Is Dragon's Dogma Capcom's Answer To Skyrim?

On Feb. 26th, at the Xbox 360 event in Akihabara, I got a chance to take a look at Dragon's Dogma, Capcom's upcoming game for the Xbox 360 and Playsation 3. When news first broke of the game, I had assumed it was just a fantasy-based Resident Evil or Devil May Cry, but after a little close encounter with the demo provided at the event, a new truth about the game was revealed: Dragon's Dogma is, in a way, a Japanese take on the Elder Scrolls series.

Emulation of foreign game genres is nothing new. Vanquish and Binary Domain are both recent Japanese adaptations of the shooter genre, so, considering the popularity of the Elder Scrolls and Fallout series, a Japanese open world RPG is only natural. Granted, Dragon's Dogma is billed as an "Open World Action" game, but it is far more Oblivion than it is Assassin's Creed. What's more, Hideaki Itsuno, the game's designer, has said he's wanted to make Dragon's Dogma since he was a kid. But video games are not made in a vacuum.

The game features all the staples of the genre: customisable main character, large sprawling world where the player can go anywhere, side quests galore that have you playing fetch for stagnant non-playable characters with no drive to find their own stuff, an overarching plot/threat with world-changing consequences that can be followed at the player's leisure, etc. Aside from the basic setup, fantasy world, and general palette of browns and grays, Dragon's Dogma follows the Elder Scrolls method of increased attention to certain mundane objects and a high level of interactivity with them. The overall aesthetic of the game is also very reminiscent of games like Oblivion or Skyrim with sprawling detailed landscapes and the look as though somebody sprinkled a layer of dirt onto everything in the world. The demo was just a dungeon, but the footage was Capcom showed vast open spaces — spaces I wanted to get lost in like The Elder Scrolls.

The game also includes features (particularly action elements) that make it feel like a Capcom game. The action is very well balanced and satisfying. Taking a note from Monster Hunter, enemies have damage points that can be broken or sliced off to weaken them. (The chimera in the playable demo was rendered all but harmless once its tail was removed.) There is a cling mechanic where the player can grab onto something. If it's light enough, the player will pick it up, but if it's heavy (like, say, a large monster) the player can cling to and climb up to attack from a better vantage point. This feature also lends itself to one of the more satisfying gaming experiences: being able to literally throw enemies and small animals off of a cliff.

The game feel like it aspires to be Skyrim, but Capcom's developers are also aware that they aren't Bethesda, and many portions feel dumbed down as a result. Character development, which Capcom showed at the event, is limited to only one race (Although you can give your character pointy ears and pretend they're and elf), and player class is limited to the basic three (fighter/mage/rogue). But where the game lacks in intricate detail, it makes up for in system features. There is a party/follower system that allows for a party of four, leading to tactical scenarios. And there is a network feature allowing players to share their customised primary party member with other players.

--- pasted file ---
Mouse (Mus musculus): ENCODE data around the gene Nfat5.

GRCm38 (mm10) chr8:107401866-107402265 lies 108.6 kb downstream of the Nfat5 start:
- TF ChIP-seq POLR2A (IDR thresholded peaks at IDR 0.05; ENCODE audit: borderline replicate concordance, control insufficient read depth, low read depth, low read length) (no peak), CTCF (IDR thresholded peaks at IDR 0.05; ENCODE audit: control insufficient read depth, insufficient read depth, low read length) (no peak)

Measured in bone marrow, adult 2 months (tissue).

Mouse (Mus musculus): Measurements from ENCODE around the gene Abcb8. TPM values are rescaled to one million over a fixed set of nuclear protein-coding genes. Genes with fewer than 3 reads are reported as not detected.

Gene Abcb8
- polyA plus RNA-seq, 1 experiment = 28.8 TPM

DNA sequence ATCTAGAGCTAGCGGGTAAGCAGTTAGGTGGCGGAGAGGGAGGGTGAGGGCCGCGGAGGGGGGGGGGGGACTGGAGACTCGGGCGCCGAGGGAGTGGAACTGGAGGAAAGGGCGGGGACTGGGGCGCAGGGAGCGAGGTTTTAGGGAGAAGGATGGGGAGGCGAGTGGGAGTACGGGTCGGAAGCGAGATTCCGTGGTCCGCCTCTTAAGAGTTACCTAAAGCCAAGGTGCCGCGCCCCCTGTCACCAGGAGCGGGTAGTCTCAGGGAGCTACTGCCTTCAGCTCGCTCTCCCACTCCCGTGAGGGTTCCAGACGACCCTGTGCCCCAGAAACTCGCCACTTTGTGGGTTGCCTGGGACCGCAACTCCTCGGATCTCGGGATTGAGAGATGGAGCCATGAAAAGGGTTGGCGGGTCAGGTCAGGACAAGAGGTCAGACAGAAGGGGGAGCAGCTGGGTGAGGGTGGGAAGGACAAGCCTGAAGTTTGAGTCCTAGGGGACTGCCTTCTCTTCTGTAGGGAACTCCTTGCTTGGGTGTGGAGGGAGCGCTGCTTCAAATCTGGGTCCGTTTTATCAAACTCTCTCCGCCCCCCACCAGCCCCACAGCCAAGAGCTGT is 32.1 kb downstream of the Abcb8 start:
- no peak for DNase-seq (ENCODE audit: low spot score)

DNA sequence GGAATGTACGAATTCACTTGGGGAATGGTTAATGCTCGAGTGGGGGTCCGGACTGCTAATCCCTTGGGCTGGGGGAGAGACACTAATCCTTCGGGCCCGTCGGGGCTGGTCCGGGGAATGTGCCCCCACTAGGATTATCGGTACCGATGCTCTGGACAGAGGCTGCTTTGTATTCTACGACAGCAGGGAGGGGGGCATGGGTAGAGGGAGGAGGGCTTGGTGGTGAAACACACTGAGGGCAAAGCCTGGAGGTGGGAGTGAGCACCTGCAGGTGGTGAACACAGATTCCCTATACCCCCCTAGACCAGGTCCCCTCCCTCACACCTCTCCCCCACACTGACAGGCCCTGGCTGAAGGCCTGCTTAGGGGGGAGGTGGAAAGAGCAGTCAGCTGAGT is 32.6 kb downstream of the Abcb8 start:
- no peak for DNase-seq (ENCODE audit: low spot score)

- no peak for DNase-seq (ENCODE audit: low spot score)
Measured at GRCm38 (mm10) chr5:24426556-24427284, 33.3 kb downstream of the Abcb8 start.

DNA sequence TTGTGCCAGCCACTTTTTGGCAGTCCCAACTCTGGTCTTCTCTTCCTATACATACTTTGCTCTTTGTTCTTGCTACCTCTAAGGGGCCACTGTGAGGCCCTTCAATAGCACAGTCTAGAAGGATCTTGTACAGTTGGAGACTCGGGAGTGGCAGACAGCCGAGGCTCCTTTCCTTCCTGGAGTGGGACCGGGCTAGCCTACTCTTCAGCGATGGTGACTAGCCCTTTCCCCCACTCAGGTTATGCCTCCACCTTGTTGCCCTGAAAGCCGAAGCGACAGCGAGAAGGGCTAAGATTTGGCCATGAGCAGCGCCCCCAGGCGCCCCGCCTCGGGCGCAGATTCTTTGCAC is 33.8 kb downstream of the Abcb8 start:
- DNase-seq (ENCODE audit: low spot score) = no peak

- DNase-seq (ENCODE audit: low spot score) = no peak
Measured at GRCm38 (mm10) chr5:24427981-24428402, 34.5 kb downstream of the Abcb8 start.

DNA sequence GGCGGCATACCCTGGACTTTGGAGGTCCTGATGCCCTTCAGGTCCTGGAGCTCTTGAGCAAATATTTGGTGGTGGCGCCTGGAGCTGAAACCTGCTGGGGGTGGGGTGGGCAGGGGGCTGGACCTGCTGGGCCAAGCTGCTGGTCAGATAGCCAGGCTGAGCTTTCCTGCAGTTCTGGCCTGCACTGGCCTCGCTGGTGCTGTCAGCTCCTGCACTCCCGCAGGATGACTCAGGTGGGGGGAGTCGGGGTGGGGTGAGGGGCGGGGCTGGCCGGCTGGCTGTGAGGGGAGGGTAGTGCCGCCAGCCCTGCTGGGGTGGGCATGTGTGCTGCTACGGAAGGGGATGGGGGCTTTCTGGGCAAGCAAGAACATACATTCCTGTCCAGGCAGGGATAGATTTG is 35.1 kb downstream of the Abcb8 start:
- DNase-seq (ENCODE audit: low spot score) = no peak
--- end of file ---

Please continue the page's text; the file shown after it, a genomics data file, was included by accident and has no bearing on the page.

Overall the game looks and feels solid, (as most Capcom games do) but nevertheless, as with most things, it's what's on the inside the counts. As lacklustre sales of Binary Domain have shown, "looking like" is often not enough. By venturing into the open world RPG genre, Capcom is reaching out to the West while simultaneously trying to appeal to an Eastern audience. But will they be able to have their cake and eat it too?

Dragon's Dogma is set for release on May 24.


    The 'Cling' thing sounds really cool and I like the idea of Elder Scrolls by way of Monster Hunter... I'd definitely play the demo, if one becomes available :-P...

    "is devil may cry a genetic farming sim for adults?"

    When you say "all but harmless" it means everything EXCEPT FOR harmless, not the other way around.

      Wait, I am still half asleep, you are correct, I am an idiot. Carry on

        No wait,I was right the first time! and now I have a migraine from thinking about this too much. Urgh.

        Once you cut off the chimera's tail it is supposed to be harmless, but you are saying that it's everything EXCEPT FOR harmless, thus more dangerous, which is the opposite of what you are meaning to say.

          Now I've got no idea at all.

          Ok, it was going to keep me awake all night so I looked it up and found that both of your interpretations are correct Roh.

          When "all but" is used as a preposition, it means "except". eg. 'I managed to save all but one.'
          When "all but" is used as an adverb, it means "almost". eg. 'It was all but destroyed.'

          And now we know. And knowing is half the battle. The rest is red lasers and blue lasers.

    The most disappointing thing I've heard about this game is that there are no mounts :-(

      Except, as implied in the article, every large animal is basically a mount. A la the big giant dudes in Arkham Asylum, they were fun mounts :D

    I think of 'But' as usually used as an exception "I love you, but..." It's kind of like saying something, then something completely contradictory in the same sentence.

    I stand by my...stance on the subject, that "all but..." means everything (all) except (but) for what's in question.

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